Over the past few days various measures of breadth have show quite a bit of weakness. As I noted in this post, large market declines come when breadth is already weak. With such weak readings the odds have increased that this decline will be 10% or more. Below are some breadth examples. First is NYSE Advance/Declines. They led the current decline in the S&P 500 Index (SPX). Small caps are especially sensitive to this condition. Next is the Bullish Percent Index (BPSPX). It currently has less than 60% of the stocks in SPX with bullish point and figure charts. This indicates a significant number of stocks in down trends. Last is the percent of stocks in SPX that are below their 200 day moving average. Nearly 50% of SPX stocks are below their 200 dma. With all three measures of breadth showing significant weakness, a signal from my market risk indicator should be taken seriously.
A few weeks ago Urban Carmel at The Fat Pitch wrote a post that concluded that the NYSE Advance / Decline line (NYAD) was a poor timing indicator. I generally agree with his assessment. I think that most measures of breadth by themselves are poor timing indicators. Markets can fall when breadth is healthy and breadth often diverges at market tops for a very long time before the market actually falls. For example, the Bullish Percent Index (BPSPX) and the percent of stocks below their 200 day moving average have been diverging with the S&P 500 index (SPX) for over a year (or two depending on how you count). The fact that breadth isn’t timely is why I don’t use it as a part of my “core” indicators. Instead, you’ll hear me refer to various forms of breadth as ancillary or secondary indicators that give good background information. So what information does it give? Answer: When breadth is poor the odds increase that a decline will be large. If breadth
There really isn’t anything significant happening in market internals lately. From all appearances the market wants to go higher, but probably needs to consolidate a bit before another rally. If the market dips keep an eye on breadth to see if anything changes from bullish to bearish for early warning of a significant decline. Here’s an update of some of the breadth measures I follow. They all have healthy readings, but with a few nuances. The NYSE Advance / Decline line (NYAD) is confirming the recent move to new highs. This is the most healthy sign of breadth I’m watching. Breadth between the most bullish stocks on Twitter and StockTwits and the most bearish stocks is also showing readings that are consistent with a bullish trend. However, it is now at levels that have often preceded a short term decline. The bullish percent index (BPSPX) has historically strong readings above 60%, but is down from the giddy readings during the rally in 2013. The highs over the past six months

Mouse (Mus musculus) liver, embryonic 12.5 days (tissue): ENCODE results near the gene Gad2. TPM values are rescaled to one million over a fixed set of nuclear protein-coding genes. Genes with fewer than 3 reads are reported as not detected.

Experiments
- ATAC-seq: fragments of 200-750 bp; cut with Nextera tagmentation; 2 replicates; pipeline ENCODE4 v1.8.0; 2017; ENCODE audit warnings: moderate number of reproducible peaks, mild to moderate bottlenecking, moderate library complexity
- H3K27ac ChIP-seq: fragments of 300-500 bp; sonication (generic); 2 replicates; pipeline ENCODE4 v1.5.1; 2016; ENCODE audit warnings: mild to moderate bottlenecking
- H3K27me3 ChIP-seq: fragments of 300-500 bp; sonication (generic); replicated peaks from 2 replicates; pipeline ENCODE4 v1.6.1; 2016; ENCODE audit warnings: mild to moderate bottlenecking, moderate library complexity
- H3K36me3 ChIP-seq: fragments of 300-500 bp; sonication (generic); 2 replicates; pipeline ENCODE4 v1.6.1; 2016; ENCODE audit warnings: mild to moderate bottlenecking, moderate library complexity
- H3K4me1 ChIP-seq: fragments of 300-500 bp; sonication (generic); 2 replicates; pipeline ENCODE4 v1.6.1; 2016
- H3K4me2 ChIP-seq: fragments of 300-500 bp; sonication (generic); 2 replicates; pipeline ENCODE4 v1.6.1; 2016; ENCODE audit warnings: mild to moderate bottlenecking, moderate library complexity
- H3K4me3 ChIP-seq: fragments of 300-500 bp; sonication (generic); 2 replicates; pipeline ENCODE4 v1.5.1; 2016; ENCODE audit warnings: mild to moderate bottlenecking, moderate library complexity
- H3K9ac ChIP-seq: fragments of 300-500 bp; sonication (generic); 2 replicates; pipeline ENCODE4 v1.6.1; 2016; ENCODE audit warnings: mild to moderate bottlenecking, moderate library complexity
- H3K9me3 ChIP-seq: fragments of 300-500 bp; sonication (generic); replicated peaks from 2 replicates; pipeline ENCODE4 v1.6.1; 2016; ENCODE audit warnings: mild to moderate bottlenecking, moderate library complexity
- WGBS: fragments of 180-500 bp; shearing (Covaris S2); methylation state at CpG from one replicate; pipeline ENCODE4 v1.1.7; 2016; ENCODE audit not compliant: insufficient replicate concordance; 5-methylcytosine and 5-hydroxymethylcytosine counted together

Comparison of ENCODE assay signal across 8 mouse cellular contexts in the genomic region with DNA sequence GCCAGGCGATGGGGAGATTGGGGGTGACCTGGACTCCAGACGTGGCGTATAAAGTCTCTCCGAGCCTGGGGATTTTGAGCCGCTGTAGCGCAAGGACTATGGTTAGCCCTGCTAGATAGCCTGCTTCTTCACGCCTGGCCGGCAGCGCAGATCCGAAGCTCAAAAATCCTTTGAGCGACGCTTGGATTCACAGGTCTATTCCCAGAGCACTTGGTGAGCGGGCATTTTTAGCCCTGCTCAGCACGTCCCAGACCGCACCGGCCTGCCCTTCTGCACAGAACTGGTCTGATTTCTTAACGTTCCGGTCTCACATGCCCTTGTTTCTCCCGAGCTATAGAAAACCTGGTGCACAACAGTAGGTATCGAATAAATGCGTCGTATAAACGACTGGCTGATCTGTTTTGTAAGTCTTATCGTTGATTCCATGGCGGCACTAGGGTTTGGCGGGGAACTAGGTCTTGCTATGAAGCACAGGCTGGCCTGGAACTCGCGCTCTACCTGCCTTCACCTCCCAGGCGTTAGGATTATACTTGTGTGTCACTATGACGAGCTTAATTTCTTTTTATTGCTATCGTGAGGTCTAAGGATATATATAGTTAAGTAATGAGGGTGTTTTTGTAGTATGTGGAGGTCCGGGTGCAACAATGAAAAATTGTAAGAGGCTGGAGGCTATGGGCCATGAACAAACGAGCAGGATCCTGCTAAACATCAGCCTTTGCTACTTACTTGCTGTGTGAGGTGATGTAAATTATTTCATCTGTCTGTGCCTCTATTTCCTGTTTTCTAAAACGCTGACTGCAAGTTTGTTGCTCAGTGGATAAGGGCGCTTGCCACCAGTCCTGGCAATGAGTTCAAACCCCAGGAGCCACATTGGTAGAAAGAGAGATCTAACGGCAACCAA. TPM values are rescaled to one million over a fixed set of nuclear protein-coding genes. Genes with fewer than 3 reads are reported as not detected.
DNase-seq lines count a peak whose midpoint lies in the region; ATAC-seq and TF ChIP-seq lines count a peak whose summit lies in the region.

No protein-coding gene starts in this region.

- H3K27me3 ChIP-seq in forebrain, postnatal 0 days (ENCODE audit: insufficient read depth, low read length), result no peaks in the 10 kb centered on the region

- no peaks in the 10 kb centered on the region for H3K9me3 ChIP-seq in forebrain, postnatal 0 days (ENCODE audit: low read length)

I’ve stated several times over the past year that breadth must deteriorate for the market to fall substantially. In mid July I pointed out the weakness in the ratio between the S&P 500 index (SPX) and SPX equal weighted (SPXEW). When it falls below its 20 week moving average it is often a sign of choppy markets to come. The market rallied after SPXEW’s initial failure, but during that rally SPXEW only made it back to the underside of its 20 week moving average then turned back over again taking the market with it. This is a great example of how tops are a process, not a single event. I’m not suggesting that we’ve seen the top, but wanted to point out how much time it takes for one indicator after another to weaken, then fail, before a top is actually in place. Tops usually take several months and are often fraught with whipsaws in our indicators (and portfolio allocations) before the weight of selling causes a severe down turn.
Our core measures of risk are very close to going negative. If they make it below zero by Friday we’ll be raising more cash and/or adding a larger hedge. Our measures of market quality and strength are also falling, but they’ve got a bit more room before going negative. With that said, the market is due for a bounce so conditions could change quickly. I’ll do a post on Friday well before the close with any changes to our portfolio allocations. This decline is different in nature than the previous two this year in that it appears to be more about portfolio positioning for the longer term than fear (of any kind). The most sensitive components of our Market Risk Indicator aren’t being severely impacted while the slow moving components have rounded out tops and moved below zero. Our core measures of risk (that are completely independent of our Market Risk Indicator) have mostly been diverging with price since the end of last year and are now close to going